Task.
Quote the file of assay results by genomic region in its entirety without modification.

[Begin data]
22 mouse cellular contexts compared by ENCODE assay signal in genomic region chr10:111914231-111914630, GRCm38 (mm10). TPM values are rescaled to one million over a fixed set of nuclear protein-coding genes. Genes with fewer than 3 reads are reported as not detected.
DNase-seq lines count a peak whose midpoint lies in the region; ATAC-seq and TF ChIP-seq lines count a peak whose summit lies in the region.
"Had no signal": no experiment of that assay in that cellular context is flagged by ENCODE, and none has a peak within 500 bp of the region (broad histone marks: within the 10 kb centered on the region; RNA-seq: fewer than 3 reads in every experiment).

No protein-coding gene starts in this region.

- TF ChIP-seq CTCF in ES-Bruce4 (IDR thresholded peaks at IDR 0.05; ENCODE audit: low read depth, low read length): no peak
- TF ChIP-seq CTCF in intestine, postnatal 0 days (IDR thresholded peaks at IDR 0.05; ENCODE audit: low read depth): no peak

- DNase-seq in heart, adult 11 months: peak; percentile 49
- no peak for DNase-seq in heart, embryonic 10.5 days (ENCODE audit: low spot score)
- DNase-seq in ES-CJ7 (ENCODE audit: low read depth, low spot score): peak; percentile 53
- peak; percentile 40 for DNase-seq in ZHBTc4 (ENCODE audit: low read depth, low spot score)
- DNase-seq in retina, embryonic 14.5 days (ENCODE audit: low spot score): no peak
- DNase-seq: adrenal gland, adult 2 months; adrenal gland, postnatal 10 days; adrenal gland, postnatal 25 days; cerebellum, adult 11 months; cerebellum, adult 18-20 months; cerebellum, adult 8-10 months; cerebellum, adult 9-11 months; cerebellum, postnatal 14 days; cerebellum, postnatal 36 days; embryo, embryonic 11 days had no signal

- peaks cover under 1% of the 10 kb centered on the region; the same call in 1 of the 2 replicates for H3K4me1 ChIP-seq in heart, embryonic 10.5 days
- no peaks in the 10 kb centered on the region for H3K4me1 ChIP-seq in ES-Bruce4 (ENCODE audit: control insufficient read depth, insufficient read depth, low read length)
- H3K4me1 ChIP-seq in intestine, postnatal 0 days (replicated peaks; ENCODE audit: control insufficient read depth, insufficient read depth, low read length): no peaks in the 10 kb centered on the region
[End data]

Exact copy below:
22 mouse cellular contexts compared by ENCODE assay signal in genomic region chr10:111914231-111914630, GRCm38 (mm10). TPM values are rescaled to one million over a fixed set of nuclear protein-coding genes. Genes with fewer than 3 reads are reported as not detected.
DNase-seq lines count a peak whose midpoint lies in the region; ATAC-seq and TF ChIP-seq lines count a peak whose summit lies in the region.
"Had no signal": no experiment of that assay in that cellular context is flagged by ENCODE, and none has a peak within 500 bp of the region (broad histone marks: within the 10 kb centered on the region; RNA-seq: fewer than 3 reads in every experiment).

No protein-coding gene starts in this region.

- TF ChIP-seq CTCF in ES-Bruce4 (IDR thresholded peaks at IDR 0.05; ENCODE audit: low read depth, low read length): no peak
- TF ChIP-seq CTCF in intestine, postnatal 0 days (IDR thresholded peaks at IDR 0.05; ENCODE audit: low read depth): no peak

- DNase-seq in heart, adult 11 months: peak; percentile 49
- no peak for DNase-seq in heart, embryonic 10.5 days (ENCODE audit: low spot score)
- DNase-seq in ES-CJ7 (ENCODE audit: low read depth, low spot score): peak; percentile 53
- peak; percentile 40 for DNase-seq in ZHBTc4 (ENCODE audit: low read depth, low spot score)
- DNase-seq in retina, embryonic 14.5 days (ENCODE audit: low spot score): no peak
- DNase-seq: adrenal gland, adult 2 months; adrenal gland, postnatal 10 days; adrenal gland, postnatal 25 days; cerebellum, adult 11 months; cerebellum, adult 18-20 months; cerebellum, adult 8-10 months; cerebellum, adult 9-11 months; cerebellum, postnatal 14 days; cerebellum, postnatal 36 days; embryo, embryonic 11 days had no signal

- peaks cover under 1% of the 10 kb centered on the region; the same call in 1 of the 2 replicates for H3K4me1 ChIP-seq in heart, embryonic 10.5 days
- no peaks in the 10 kb centered on the region for H3K4me1 ChIP-seq in ES-Bruce4 (ENCODE audit: control insufficient read depth, insufficient read depth, low read length)
- H3K4me1 ChIP-seq in intestine, postnatal 0 days (replicated peaks; ENCODE audit: control insufficient read depth, insufficient read depth, low read length): no peaks in the 10 kb centered on the region